Dutta, PS and Bhat, HL and Kumar, V (1997) The physics and technology of gallium antimonide: An emerging optoelectronic material. In: Journal of Applied Physics, 81 (9). pp. 5821-5870.
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Recent advances in nonsilica fiber technology have prompted the development of suitable materials for devices operating beyond 1.55 mu m. The III-V ternaries and quaternaries (AlGaIn)(AsSb) lattice matched to GaSb seem to be the obvious choice and have turned out to be promising candidates for high speed electronic and long wavelength photonic devices. Consequently, there has been tremendous upthrust in research activities of GaSb-based systems. As a matter of fact, this compound has proved to be an interesting material for both basic and applied research. At present, GaSb technology is in its infancy and considerable research has to be carried out before it can be employed for large scale device fabrication. This article presents an up to date comprehensive account of research carried out hitherto. It explores in detail the material aspects of GaSb starting from crystal growth in bulk and epitaxial form, post growth material processing to device feasibility. An overview of the lattice, electronic, transport, optical and device related properties is presented. Some of the current areas of research and development have been critically reviewed and their significance for both understanding the basic physics as well as for device applications are addressed. These include the role of defects and impurities on the structural, optical and electrical properties of the material, various techniques employed for surface and bulk defect passivation and their effect on the device characteristics, development of novel device structures, etc. Several avenues where further work is required in order to upgrade this III-V compound for optoelectronic devices are listed. It is concluded that the present day knowledge in this material system is sufficient to understand the basic properties and what should be more vigorously pursued is their implementation for device fabrication. (C) 1997 American Institute of Physics.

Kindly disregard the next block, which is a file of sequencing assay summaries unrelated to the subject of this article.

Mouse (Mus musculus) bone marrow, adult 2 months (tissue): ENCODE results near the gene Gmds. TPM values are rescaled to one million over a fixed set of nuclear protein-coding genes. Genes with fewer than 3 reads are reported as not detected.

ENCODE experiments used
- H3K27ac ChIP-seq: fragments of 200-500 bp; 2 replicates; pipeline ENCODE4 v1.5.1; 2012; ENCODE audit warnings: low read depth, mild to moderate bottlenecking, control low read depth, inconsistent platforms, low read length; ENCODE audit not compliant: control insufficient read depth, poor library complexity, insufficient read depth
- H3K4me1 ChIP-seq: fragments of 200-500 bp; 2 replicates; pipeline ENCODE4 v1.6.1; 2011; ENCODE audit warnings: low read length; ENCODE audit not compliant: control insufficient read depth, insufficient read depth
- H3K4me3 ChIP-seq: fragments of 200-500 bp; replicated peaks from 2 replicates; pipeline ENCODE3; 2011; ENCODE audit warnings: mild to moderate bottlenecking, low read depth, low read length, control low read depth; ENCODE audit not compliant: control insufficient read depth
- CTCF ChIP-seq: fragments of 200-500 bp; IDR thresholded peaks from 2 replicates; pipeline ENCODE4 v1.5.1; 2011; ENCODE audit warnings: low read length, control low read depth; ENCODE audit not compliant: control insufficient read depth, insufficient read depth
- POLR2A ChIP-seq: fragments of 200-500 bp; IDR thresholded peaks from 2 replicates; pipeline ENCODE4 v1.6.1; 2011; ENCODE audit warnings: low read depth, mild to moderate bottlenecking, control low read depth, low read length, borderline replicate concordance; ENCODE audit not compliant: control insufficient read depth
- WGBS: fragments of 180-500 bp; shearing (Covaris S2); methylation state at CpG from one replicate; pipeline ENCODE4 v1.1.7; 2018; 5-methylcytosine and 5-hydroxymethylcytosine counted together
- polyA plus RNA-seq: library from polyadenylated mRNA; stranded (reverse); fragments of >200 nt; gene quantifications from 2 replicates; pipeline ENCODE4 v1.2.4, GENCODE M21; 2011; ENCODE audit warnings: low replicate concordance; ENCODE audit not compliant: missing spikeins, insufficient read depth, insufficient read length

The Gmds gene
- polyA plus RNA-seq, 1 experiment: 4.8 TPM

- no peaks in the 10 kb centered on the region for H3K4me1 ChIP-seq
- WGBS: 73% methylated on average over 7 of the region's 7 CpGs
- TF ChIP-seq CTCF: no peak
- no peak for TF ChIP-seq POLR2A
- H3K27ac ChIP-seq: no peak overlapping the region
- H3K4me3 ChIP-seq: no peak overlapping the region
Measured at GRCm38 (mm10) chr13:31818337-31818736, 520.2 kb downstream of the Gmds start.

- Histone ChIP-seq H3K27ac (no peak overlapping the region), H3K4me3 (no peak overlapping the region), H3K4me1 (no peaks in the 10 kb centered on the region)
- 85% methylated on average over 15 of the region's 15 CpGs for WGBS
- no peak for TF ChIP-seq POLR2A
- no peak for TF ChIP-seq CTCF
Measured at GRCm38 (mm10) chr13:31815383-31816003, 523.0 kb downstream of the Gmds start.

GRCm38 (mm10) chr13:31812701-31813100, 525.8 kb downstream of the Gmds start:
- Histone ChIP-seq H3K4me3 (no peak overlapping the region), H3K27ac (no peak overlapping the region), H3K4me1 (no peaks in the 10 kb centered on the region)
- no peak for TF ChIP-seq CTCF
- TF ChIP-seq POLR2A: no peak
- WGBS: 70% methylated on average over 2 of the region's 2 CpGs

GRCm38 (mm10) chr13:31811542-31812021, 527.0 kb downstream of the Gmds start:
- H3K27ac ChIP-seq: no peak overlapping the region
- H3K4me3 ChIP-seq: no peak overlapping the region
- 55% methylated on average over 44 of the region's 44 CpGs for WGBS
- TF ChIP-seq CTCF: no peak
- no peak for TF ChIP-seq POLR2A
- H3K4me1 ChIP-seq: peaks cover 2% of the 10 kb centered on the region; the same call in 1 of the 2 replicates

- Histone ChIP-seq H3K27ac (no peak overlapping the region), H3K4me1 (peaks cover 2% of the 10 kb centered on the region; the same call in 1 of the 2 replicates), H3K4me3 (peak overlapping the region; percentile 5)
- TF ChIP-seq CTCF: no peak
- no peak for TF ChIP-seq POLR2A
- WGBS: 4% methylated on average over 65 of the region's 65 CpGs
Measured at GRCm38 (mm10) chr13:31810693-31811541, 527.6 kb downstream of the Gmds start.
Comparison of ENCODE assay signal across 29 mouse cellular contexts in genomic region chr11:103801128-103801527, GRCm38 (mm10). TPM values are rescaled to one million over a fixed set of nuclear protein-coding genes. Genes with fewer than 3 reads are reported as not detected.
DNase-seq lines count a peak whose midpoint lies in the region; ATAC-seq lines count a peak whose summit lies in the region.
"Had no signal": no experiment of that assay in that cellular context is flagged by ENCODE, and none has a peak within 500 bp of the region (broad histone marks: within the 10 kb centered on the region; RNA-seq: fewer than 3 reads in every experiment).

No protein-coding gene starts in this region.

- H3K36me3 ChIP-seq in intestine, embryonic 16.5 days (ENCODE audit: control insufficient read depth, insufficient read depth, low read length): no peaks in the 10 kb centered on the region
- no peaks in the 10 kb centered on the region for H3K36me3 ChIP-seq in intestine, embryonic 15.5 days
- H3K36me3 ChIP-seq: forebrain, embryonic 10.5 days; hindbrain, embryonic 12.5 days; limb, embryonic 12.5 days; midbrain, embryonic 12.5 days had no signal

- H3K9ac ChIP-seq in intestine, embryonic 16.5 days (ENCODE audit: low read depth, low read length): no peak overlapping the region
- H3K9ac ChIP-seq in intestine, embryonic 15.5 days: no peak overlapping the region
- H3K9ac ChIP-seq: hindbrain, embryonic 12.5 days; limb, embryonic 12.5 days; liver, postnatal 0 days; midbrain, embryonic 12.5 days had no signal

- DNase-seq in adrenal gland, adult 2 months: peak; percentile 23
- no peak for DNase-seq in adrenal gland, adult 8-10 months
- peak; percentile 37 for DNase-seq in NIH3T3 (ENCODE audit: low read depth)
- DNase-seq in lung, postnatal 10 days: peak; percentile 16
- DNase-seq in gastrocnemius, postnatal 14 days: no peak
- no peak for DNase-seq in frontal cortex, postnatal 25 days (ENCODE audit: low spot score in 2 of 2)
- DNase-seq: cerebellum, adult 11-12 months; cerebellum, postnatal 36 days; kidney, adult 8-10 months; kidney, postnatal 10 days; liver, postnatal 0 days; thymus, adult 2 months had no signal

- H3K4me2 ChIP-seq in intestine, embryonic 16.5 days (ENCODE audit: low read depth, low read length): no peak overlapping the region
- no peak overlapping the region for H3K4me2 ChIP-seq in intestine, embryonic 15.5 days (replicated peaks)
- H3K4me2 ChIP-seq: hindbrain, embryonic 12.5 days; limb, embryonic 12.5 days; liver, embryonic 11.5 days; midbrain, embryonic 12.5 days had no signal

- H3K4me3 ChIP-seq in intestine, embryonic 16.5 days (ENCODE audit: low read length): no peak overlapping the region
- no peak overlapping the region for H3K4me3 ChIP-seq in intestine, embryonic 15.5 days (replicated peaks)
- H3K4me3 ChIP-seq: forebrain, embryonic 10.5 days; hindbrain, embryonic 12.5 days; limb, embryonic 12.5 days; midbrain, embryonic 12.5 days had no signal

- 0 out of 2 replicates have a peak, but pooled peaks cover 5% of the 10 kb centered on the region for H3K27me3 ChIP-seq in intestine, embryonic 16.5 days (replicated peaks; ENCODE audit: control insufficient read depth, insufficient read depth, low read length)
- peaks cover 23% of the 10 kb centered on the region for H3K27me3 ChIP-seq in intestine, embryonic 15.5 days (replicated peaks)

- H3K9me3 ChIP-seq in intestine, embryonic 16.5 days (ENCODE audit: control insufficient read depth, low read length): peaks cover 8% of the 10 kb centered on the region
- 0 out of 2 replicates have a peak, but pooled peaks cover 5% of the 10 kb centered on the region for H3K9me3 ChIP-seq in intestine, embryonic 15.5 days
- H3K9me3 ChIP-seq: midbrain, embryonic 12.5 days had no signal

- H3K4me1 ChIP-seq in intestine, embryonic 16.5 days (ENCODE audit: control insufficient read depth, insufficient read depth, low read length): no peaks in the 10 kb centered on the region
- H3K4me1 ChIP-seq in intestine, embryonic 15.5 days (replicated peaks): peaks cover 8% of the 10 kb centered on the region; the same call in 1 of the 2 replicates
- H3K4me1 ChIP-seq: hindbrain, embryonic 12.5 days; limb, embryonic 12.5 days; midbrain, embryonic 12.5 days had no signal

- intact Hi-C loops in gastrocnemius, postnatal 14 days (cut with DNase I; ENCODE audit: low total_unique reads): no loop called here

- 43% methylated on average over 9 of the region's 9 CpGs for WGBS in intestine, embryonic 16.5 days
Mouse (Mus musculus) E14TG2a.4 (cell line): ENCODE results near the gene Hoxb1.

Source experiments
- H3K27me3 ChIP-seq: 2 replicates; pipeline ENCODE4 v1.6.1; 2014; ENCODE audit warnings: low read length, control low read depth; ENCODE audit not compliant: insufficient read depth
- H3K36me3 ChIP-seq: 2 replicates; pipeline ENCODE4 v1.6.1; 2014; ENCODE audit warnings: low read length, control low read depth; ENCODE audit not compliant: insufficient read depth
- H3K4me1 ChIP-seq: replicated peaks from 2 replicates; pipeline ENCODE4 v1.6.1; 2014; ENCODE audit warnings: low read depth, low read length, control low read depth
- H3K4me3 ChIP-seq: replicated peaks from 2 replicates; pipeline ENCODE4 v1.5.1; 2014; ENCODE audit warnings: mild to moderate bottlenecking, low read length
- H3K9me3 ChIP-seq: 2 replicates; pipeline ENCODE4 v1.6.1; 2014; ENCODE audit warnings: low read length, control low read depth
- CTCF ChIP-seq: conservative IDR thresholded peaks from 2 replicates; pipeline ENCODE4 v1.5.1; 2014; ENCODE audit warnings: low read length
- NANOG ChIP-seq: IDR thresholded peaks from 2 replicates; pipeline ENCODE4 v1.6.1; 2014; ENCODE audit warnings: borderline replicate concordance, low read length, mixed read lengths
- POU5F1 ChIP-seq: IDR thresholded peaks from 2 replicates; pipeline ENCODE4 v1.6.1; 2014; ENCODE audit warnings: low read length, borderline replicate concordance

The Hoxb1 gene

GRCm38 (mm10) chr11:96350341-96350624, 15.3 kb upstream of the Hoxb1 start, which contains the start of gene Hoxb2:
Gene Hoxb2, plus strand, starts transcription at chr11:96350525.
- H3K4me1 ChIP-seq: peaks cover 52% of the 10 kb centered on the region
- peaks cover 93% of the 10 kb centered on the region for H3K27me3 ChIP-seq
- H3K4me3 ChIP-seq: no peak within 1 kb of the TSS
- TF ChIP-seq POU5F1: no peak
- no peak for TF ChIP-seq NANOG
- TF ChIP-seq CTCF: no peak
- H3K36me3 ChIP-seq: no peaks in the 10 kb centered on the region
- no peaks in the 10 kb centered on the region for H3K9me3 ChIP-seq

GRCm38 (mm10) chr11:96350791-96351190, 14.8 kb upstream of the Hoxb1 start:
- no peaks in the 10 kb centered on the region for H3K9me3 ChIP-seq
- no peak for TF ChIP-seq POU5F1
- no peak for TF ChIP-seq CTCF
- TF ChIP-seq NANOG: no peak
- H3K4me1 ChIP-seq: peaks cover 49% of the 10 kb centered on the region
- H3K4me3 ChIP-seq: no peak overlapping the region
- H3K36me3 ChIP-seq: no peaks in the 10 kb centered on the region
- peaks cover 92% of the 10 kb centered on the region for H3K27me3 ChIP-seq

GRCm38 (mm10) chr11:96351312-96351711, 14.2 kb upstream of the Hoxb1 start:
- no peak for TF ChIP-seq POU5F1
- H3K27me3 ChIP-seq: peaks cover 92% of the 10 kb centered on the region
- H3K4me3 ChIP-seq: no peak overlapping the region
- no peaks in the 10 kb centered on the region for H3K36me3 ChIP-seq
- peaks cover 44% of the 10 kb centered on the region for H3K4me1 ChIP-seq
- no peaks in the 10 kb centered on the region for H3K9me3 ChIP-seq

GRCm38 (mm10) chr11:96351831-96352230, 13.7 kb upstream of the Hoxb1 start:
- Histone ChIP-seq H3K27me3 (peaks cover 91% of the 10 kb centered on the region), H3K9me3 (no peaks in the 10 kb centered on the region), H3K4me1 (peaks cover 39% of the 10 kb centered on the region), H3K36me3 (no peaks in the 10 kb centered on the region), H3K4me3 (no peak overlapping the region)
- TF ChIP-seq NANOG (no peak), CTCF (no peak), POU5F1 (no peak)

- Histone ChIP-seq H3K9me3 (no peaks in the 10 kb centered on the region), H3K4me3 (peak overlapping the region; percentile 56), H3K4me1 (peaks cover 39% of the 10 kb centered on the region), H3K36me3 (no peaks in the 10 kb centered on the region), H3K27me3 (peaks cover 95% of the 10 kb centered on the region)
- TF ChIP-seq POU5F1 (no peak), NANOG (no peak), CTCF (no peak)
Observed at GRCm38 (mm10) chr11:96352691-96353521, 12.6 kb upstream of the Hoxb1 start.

|Item Type:||Journal Article|
|Additional Information:||Copyright of this article belongs to American Institute of Physics.|
|Department/Centre:||Division of Physical & Mathematical Sciences > Physics|
|Date Deposited:||22 Jun 2011 06:27|
|Last Modified:||22 Jun 2011 06:27|
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